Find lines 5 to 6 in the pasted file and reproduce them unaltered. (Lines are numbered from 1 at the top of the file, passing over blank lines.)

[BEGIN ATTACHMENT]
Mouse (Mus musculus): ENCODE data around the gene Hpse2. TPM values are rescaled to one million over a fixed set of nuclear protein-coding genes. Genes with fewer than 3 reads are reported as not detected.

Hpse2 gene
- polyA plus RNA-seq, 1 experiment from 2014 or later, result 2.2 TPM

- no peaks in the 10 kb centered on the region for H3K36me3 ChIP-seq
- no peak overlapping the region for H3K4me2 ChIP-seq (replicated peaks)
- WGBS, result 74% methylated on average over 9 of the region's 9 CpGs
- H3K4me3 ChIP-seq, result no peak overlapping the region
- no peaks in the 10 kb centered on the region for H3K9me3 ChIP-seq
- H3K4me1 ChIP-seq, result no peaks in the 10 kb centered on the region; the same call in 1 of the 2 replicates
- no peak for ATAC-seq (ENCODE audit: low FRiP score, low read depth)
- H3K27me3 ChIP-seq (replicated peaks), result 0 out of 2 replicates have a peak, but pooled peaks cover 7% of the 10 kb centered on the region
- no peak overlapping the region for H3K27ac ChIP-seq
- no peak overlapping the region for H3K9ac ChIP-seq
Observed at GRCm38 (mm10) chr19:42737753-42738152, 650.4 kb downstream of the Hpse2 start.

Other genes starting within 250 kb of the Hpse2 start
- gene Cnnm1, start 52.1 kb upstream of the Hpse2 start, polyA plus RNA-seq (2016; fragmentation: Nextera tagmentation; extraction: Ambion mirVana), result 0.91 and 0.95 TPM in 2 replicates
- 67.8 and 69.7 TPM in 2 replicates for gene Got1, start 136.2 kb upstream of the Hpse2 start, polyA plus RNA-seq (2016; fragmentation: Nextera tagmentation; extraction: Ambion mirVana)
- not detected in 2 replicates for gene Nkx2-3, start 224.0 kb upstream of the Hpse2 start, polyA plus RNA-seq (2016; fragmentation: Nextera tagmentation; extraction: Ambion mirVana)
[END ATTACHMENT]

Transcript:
- no peak overlapping the region for H3K4me2 ChIP-seq (replicated peaks)
- WGBS, result 74% methylated on average over 9 of the region's 9 CpGs